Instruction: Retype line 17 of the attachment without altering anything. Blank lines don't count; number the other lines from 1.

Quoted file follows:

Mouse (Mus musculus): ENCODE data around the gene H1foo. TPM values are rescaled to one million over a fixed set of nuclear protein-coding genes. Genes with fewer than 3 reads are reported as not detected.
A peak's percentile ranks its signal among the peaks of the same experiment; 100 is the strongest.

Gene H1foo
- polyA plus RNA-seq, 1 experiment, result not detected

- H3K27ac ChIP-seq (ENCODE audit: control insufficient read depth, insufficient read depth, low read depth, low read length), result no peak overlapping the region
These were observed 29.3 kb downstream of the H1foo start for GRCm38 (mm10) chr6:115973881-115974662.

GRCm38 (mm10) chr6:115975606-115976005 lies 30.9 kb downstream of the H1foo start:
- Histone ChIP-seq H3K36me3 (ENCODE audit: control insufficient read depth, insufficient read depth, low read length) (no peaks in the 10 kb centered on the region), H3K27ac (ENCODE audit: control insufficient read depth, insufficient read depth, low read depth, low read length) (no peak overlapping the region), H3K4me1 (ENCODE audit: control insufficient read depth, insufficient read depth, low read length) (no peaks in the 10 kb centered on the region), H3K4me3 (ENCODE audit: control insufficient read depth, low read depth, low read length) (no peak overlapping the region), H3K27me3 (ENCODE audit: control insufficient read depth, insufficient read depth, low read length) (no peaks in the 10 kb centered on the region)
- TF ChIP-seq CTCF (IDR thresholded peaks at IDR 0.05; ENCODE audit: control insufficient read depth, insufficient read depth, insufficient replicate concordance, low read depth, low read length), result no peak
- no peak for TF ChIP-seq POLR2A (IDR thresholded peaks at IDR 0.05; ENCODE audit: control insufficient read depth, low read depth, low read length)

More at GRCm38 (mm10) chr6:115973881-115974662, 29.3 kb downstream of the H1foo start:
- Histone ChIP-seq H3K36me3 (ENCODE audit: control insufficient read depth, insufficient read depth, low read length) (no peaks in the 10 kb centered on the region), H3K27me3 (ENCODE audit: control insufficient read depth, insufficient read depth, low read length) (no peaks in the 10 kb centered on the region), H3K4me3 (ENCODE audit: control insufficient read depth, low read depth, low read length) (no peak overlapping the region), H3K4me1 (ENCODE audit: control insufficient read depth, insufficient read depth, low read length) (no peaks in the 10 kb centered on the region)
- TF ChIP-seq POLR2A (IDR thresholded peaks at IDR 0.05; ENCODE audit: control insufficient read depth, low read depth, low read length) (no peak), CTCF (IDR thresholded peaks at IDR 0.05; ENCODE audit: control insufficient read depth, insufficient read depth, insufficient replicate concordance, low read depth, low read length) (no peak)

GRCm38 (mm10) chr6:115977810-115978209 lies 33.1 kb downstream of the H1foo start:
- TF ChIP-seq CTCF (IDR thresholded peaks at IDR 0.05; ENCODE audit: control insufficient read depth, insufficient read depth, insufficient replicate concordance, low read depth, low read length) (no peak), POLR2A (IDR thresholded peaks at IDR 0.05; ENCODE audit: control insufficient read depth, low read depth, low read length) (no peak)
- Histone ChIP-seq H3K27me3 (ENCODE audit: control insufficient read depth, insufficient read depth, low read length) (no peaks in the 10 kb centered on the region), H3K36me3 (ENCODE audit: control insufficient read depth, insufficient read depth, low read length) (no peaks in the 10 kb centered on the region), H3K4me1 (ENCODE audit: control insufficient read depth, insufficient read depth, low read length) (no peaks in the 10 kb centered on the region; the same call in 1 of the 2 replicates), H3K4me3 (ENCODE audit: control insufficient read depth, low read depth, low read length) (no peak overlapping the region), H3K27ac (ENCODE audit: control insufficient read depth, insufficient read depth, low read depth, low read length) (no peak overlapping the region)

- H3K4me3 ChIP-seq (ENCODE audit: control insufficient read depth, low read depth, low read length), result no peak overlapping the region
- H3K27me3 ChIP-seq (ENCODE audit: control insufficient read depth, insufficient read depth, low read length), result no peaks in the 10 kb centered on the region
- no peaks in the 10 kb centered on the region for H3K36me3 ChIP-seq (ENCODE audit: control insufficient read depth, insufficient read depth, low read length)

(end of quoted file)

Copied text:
- H3K4me3 ChIP-seq (ENCODE audit: control insufficient read depth, low read depth, low read length), result no peak overlapping the region